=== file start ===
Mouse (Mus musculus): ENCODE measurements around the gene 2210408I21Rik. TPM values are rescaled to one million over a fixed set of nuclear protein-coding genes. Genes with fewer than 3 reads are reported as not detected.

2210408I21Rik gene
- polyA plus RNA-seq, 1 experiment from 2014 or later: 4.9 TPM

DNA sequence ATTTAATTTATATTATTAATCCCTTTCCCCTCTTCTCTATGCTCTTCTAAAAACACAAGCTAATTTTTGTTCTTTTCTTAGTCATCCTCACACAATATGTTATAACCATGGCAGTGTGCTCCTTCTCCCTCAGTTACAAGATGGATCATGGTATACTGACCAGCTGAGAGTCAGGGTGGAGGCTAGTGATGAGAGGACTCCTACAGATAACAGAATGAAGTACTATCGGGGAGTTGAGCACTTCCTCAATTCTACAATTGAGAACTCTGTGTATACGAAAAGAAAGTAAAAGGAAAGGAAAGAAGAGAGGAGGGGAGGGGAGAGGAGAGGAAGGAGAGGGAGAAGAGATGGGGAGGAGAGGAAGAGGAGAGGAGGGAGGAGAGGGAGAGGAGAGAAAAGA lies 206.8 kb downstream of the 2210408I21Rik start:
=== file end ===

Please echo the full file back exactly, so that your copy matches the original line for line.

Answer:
Mouse (Mus musculus): ENCODE measurements around the gene 2210408I21Rik. TPM values are rescaled to one million over a fixed set of nuclear protein-coding genes. Genes with fewer than 3 reads are reported as not detected.

2210408I21Rik gene
- polyA plus RNA-seq, 1 experiment from 2014 or later: 4.9 TPM

DNA sequence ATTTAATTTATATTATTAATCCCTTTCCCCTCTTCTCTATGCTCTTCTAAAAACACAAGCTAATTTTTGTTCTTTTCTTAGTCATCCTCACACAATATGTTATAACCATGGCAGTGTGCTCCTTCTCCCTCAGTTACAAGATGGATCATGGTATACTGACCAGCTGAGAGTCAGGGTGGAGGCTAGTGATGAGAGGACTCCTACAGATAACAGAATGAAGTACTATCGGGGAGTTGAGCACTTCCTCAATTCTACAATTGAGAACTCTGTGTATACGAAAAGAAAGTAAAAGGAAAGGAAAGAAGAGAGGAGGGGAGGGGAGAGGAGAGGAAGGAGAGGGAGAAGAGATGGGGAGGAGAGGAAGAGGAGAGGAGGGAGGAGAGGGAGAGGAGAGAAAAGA lies 206.8 kb downstream of the 2210408I21Rik start: